By Rick Forest

Heard any good concerts lately? With the embarrassment of riches we experienced during the Jamey Aebersold Summer Jazz Workshop last month, and now the death of Jazz in Central Park, we now find ourselves in the summer doldrums with not much happening in the local concert scene. Fret not, gentle reader, for there are brighter days ahead. The fall lineups for the KCA's Parthenon Capital Management Jazz Cabaret Series and the Bank One Lonesome Pine Specials have been announced and they look pretty darn good.

Let's start with the Parthenon Capital Management Jazz Cabaret Series (boy, that's a mouthful). Clark-Todd hall is the usual venue for these Sunday evening performances, where they strive to recreate the intimate feel of a classic Jazz club of the Thirties and Forties a la The Royal Roost or Birdland. If that weren't enough, they throw in a complementary appetizer buffet from Cove Catering. That's quite a deal.

This fall's lineup begins on Sunday, September 15 with standards and originals from the Jerry Tolson Quartet. For U brings a mix of straight ahead jazz and the smoother side of things on October 20. There's some nice piano jazz to be heard on November 13 from Ray Johnson. The fall series ends on December 15 with vocalist Everett Green. All shows begin at 6 p.m. and it's a great way to hear local and regional talent in a pleasant setting. Tickets are $20 each or $140 for the entire season which lasts until April. We'll tell you about the spring concerts a little later.

The Bomhard Theater is home to the Bank One Lonesome Pine Special Series at KCA and it brings a diverse mix of performers to our city. This fall's series begins on Friday, October 25 with that hoodoo guru from New Orleans. Dr. John. Sure, there will be some debate over whether or not Dr. John is a jazzer, but I think we can all agree that he brings a lot of fun to his performances and frankly, we all need a little fun from time to time.

The other Jazz oriented gig this fall comes up on Friday, December 6 with that funky, groovy organ trio Medeski, Martin and Wood. These guys have been on the scene for about ten years now, coming out of the New York downtown scene, blending the avant-garde and the funky, sort of a mix between John Lurie and Jimmy Smith. They've even attracted the attention of the jam band aficionados with their collaborations with Phish. It should be an interesting evening of music and people watching.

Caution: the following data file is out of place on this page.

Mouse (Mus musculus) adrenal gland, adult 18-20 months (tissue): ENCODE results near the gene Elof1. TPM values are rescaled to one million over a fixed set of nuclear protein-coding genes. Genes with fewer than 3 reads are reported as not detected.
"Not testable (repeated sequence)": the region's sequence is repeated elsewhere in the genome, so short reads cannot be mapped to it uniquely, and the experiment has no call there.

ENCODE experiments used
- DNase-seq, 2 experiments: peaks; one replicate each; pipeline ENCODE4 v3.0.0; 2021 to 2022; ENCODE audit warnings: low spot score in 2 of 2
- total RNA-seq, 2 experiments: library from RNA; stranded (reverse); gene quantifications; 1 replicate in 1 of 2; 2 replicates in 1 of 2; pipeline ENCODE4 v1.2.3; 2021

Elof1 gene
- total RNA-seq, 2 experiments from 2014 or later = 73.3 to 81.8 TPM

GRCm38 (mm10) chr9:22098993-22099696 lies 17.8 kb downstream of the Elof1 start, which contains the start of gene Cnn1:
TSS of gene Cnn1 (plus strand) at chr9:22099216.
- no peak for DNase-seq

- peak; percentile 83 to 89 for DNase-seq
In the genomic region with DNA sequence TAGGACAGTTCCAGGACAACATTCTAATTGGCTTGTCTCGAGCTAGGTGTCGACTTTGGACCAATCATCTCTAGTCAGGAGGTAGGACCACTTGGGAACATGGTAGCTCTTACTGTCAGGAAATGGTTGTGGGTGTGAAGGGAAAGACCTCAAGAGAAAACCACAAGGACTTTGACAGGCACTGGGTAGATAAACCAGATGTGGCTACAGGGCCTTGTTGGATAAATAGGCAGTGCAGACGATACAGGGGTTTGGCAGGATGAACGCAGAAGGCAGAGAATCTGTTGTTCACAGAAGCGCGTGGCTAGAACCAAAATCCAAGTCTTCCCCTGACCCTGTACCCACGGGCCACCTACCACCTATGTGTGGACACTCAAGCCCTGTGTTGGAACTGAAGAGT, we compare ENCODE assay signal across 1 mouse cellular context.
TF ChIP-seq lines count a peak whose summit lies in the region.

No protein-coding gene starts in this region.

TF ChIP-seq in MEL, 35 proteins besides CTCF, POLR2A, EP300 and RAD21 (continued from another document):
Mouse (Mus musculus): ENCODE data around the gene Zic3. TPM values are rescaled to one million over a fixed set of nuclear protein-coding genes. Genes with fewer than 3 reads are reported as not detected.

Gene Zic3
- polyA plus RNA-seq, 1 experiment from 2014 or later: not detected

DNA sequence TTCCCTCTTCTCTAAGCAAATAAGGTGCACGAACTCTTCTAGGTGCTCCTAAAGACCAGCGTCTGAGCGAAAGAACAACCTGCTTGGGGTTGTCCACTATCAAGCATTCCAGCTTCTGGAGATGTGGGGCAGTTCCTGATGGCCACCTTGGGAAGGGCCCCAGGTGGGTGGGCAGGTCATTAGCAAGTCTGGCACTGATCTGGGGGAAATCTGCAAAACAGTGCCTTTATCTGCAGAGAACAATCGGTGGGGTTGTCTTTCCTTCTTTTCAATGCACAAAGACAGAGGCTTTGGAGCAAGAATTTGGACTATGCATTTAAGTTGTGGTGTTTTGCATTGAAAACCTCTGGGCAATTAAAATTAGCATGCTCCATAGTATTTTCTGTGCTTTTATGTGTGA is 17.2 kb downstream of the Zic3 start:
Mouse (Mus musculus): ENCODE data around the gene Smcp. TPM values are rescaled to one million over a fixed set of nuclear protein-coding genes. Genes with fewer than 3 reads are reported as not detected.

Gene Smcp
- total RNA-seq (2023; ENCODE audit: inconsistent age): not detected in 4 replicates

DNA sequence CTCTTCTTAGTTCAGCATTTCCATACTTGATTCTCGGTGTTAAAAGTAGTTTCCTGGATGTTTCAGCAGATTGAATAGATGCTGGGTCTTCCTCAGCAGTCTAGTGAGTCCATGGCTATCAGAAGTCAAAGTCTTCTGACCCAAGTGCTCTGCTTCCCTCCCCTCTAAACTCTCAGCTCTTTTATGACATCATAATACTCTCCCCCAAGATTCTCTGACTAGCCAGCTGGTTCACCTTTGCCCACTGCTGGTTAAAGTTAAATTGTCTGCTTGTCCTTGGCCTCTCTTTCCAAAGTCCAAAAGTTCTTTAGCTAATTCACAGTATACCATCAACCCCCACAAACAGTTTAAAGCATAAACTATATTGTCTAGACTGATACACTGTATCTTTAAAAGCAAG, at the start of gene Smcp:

There are some new gigs around town that you might want to know about, particularly the return of Bobby J and the Flying Martini's. Bobby and band are now appearing on Friday and Saturday nights at Bobby's new digs, Steam (although I've also heard it refered to as Steam, Fire and Ice). It's on Bardstown Road right next to the Great Escape.

Another new regular gig (at least for the time being) features the Bill Barnes trio at Shenanagan's on Norris. It was a personal hangout in the early 90s with a crowd who would probably not want to have their names in print, so I'll suffice to say that it was a lot of fun back in the day. But then they did not have music on a regular basis. This could make it a regular hangout again.

Perhaps you've heard that the Blue Wisp in Cincinnati has closed. Well, that's only part of the story. Actually, the Wisp is in the process of moving to a street level location, still in downtown. There's lots of rennovation going on, but it promises to be a great new venue for Jazz in the Queen City.

At the end of July we dedicated the music library at WFPK and WUOL to Phil Bailey, long time Jazz host and Classical music director. As a part of that dedication, Leslie Stewart, whose voice is well known to many Jazz fans in the area, produced a two-hour tribute to Phil called "Time Remembered." It was a loving way to honor Phil's memory filled with anecdotes and stories from Phil's wife Patty and many of the people in the music community who worked with Phil as musicians and as fellow radio hosts. Leslie did an incredible job on the project, putting a lot of love into the long hours she spent putting everything together. She and Andy High, who edited the project, deserve a lot of credit for their work on what was a terribly difficult subject. If you missed the airings of "Time Remembered" on the afternoon and evening of July 19, you probably haven't missed out entirely. I'm thinking of airing it again in the near future.

That's it for this month, get out and hear some live music will ya?